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I am trying to convert a Python program into C#. I do not understand what is being done here.

def mincost(alg):
    parts = alg.split(' ')
    return sorted([cost(0, parts, 'G0 '),cost(1, parts, 'G1 ')], key=operator.itemgetter(1))[0]

def cost(grip, alg, p = '', c = 0.0, rh = True):
    if (len(alg) == 0):
        return (postProcess(p),c)

postprocess returns a string

cost returns multiple parameters used on the sorted() function? How are these multiple values being used by the sorted() function?

what does key=operator.itemgetter(1) do? Is this the basis for the sorting, so in this case the multiple value return of cost , it will use the value of c?

Is there a way to do this in C#?

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1  
Refer Sorting Mini-HOW TO –  Abhijit Nov 11 '12 at 16:05
    
@Abhijit , yeah thanks. I should've RTFM –  Aivan Monceller Nov 11 '12 at 16:07
2  
I'm not sure I'd want to duplicate that code exactly. But basically the itemgetter will get the second (item 1) from a list, used here as the sort key. So it will sort on the second item from a list of lists. –  Keith Nov 11 '12 at 16:08
    
So, just curious, what's the motivation for translating it to C#? –  Keith Nov 11 '12 at 16:10
    
@Keith, I am more experienced in C# . This program has disappeared from the internet and I would like to add stuff into it and create a frontend GUI. I believe I could do this using Tuples. Thanks! –  Aivan Monceller Nov 11 '12 at 16:12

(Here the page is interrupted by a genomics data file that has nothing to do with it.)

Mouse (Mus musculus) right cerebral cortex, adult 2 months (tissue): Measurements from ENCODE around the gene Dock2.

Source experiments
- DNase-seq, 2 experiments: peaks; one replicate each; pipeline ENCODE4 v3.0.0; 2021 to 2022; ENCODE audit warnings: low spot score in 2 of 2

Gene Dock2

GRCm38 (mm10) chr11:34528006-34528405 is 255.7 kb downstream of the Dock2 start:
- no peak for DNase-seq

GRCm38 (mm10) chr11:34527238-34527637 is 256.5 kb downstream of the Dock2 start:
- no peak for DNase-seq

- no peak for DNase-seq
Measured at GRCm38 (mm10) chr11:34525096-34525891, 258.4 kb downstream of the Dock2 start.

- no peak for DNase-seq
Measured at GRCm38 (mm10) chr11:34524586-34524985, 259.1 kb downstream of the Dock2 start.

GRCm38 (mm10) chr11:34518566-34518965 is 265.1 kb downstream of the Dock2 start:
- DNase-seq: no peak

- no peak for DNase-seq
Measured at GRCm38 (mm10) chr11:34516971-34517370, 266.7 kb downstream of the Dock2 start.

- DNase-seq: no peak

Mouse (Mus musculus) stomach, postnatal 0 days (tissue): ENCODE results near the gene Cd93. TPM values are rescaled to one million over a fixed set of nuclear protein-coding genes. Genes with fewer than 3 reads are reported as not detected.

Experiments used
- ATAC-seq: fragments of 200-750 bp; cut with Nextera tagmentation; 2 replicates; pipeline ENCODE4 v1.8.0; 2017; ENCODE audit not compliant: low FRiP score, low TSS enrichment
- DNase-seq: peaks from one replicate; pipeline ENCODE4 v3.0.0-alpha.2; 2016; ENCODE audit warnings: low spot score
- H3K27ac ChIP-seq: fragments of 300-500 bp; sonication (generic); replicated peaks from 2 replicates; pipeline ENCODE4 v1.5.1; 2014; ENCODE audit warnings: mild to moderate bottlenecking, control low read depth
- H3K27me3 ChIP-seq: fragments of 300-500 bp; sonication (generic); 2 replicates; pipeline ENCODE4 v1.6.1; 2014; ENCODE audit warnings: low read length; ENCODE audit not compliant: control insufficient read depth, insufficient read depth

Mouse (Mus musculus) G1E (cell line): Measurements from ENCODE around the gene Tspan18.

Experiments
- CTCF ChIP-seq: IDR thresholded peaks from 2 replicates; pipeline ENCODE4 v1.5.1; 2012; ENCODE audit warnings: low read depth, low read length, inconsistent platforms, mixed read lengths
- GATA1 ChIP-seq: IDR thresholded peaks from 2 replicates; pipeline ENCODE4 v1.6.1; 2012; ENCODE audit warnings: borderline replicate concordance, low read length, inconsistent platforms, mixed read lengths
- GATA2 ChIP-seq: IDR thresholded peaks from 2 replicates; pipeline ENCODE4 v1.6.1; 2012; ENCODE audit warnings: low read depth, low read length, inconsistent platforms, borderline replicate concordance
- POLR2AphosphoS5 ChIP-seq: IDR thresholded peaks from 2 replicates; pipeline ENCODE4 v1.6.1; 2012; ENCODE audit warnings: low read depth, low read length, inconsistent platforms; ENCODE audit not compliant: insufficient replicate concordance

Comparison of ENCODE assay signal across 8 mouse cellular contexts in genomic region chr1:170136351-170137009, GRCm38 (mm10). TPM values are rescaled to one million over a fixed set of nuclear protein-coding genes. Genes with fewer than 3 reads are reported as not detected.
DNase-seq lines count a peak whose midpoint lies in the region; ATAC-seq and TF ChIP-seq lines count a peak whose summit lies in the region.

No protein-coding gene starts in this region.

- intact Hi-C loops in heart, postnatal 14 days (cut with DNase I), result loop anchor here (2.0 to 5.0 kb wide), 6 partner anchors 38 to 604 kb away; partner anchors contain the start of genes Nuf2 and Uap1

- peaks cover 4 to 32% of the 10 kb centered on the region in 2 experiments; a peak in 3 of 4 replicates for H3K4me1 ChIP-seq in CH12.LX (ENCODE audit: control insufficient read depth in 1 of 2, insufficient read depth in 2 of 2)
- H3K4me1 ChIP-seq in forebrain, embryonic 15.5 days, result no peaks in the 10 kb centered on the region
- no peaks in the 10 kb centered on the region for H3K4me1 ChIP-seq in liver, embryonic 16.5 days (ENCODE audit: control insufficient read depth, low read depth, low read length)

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1 Answer

up vote 0 down vote accepted

The use of sorted there is a bit weird. You can easily replace that by a simple if-statement. Even weirder though is that cost returns just c as the second value of the return tuple. In mincost, cost is never called with a value of c that is not the default, so c is always 0.0 making the sorting quite redundant. But I guess there are some missing parts about the cost function.

Nevertheless, you could implement it function like this:

string MinCost (string alg) {
    List<string> parts = alg.split(" ");
    Tuple<string, double> cost1 = Cost(0, parts, "G0 ");
    Tuple<string, double> cost2 = Cost(1, parts, "G1 ");

    if (cost1[1] < cost2[1])
        return cost1[0];
    else
        return cost2[0];
}

Tuple<string, double> Cost (int grip, List<string> alg, string p="", double c=0.0, bool rh=True) {
    if (alg.Count == 0)
        return new Tuple<string, double>(PostProcess(p), c);

    // ... there should be more here
}

(untested)

share|improve this answer
    
Thanks @poke, indeed I removed parts of the code. For sorted , there were more calls to cost, and below cost, there was more code. –  Aivan Monceller Nov 11 '12 at 22:24
    
Ah, that makes more sense then :) –  poke Nov 11 '12 at 22:50
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